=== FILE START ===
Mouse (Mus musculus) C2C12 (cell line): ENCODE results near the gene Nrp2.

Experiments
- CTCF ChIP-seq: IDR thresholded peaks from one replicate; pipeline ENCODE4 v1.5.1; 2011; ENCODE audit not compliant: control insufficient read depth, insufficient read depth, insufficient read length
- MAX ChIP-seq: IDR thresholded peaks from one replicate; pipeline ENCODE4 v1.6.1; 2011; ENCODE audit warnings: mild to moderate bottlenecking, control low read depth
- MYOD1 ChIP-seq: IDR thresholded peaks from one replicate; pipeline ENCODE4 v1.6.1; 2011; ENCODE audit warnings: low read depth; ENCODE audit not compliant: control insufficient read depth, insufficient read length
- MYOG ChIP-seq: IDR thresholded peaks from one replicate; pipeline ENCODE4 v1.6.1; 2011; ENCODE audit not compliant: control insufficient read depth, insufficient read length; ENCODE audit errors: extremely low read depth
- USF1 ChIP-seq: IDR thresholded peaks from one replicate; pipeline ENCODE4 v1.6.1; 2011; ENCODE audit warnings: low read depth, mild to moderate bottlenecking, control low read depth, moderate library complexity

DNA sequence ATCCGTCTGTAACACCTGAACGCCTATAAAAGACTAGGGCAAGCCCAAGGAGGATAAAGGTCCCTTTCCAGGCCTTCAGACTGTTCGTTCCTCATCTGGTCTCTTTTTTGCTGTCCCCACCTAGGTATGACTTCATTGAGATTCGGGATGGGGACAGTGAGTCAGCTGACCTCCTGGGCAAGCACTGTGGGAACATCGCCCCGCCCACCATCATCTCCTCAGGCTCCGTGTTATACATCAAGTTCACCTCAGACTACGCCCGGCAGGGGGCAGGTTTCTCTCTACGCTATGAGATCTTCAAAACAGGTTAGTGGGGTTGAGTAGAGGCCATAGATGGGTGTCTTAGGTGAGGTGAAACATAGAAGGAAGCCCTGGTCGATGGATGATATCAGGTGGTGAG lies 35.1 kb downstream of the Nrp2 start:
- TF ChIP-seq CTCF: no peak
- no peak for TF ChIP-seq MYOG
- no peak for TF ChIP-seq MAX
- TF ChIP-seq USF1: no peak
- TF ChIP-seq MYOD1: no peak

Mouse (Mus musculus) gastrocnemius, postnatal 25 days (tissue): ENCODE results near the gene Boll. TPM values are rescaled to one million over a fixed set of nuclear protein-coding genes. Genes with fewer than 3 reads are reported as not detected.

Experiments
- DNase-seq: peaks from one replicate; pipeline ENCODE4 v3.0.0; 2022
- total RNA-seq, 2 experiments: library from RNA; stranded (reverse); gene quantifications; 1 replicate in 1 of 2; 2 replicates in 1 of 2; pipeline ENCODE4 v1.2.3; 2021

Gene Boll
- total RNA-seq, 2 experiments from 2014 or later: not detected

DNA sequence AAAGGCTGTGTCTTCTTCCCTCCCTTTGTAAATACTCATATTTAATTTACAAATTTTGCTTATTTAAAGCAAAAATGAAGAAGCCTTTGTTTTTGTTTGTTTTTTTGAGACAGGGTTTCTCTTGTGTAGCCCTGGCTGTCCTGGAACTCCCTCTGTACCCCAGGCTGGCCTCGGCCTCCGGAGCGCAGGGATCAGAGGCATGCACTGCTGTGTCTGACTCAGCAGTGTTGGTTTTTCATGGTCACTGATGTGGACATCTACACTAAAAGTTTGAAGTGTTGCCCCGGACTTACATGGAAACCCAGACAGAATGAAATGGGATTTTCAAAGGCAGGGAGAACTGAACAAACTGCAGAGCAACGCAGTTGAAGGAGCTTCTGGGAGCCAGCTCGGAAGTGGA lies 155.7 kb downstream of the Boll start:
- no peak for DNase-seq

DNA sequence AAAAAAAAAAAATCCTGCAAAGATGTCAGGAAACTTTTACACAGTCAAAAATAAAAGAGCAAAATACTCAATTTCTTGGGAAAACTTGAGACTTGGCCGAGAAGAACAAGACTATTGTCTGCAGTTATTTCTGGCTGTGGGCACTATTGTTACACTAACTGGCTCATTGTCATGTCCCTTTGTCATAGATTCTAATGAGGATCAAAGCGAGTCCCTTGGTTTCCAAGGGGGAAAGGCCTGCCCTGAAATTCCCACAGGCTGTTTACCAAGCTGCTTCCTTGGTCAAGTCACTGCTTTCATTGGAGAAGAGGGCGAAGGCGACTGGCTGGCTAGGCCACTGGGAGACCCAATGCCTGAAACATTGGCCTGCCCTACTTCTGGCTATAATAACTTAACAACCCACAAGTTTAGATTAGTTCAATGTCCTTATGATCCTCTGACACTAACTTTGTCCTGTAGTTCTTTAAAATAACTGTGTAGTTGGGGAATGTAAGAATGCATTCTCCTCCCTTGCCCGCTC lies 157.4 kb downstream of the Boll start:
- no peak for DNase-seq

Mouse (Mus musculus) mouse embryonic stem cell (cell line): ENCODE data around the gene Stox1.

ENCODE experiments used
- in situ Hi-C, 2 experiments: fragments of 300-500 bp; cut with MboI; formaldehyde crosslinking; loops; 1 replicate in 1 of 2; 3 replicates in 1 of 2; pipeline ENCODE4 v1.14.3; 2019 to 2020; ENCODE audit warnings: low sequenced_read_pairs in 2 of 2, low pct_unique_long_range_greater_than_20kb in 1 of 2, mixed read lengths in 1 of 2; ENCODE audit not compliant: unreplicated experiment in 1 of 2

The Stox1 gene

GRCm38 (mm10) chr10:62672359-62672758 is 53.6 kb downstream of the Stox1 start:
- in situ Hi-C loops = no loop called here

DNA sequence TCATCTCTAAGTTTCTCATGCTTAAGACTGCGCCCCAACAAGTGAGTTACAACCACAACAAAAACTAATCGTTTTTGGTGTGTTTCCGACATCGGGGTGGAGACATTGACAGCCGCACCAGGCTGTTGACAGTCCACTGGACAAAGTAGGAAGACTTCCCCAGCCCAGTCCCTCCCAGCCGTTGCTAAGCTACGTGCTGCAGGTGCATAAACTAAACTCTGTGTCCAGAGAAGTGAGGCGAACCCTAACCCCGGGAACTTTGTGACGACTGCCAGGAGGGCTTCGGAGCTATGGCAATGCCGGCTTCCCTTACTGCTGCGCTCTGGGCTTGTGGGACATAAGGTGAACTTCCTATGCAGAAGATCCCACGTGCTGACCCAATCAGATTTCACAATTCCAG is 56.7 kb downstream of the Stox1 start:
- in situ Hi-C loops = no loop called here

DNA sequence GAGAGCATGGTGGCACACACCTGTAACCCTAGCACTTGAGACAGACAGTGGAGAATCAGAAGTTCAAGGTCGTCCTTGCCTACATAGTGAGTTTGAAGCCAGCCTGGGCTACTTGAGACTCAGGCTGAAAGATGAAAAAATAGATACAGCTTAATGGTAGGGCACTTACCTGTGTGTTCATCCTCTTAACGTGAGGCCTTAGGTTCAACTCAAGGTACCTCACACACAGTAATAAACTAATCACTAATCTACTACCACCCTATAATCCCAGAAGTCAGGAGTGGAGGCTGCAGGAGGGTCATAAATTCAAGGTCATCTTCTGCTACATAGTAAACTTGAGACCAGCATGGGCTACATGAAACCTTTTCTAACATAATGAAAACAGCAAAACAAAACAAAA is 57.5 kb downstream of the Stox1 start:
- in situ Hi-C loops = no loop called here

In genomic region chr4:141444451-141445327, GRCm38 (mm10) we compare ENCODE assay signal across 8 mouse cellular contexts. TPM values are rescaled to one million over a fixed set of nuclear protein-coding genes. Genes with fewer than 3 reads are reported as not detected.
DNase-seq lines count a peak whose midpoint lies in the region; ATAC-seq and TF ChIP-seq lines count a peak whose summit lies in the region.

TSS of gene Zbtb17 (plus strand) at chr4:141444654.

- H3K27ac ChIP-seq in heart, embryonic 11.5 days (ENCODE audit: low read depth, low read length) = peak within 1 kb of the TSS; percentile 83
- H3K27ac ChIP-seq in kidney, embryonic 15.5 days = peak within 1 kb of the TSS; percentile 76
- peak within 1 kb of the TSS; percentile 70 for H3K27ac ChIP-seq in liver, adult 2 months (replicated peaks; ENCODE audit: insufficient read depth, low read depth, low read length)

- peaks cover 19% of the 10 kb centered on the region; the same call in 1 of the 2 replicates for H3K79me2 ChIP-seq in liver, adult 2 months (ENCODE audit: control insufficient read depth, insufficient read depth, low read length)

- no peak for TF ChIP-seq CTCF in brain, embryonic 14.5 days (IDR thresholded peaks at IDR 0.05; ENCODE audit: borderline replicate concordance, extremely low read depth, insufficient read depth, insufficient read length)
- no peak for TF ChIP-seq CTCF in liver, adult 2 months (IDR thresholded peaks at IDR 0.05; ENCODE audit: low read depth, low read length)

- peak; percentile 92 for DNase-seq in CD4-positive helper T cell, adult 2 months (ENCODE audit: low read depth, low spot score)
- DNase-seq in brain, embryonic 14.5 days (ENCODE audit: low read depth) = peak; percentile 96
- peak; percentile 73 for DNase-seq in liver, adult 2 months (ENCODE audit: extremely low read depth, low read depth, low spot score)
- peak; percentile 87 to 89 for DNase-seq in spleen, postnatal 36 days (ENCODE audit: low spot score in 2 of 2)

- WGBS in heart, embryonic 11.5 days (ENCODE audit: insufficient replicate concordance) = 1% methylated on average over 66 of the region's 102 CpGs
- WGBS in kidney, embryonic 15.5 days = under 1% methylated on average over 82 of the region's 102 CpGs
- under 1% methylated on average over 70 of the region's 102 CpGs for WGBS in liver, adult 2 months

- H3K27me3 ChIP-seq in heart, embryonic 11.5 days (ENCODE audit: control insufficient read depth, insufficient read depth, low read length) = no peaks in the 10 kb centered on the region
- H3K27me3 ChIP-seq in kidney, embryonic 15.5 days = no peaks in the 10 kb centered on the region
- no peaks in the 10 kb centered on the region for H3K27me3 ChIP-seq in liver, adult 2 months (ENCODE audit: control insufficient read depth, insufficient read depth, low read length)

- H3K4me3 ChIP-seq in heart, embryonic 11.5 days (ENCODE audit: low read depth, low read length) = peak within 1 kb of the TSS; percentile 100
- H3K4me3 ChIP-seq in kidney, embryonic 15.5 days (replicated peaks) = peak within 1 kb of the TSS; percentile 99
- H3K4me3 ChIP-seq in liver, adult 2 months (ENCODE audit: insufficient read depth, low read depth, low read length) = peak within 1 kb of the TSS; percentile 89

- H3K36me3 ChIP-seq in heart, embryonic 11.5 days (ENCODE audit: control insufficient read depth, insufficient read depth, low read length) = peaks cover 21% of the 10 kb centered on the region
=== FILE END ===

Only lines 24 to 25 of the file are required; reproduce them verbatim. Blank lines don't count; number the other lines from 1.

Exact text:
Mouse (Mus musculus) mouse embryonic stem cell (cell line): ENCODE data around the gene Stox1.

ENCODE experiments used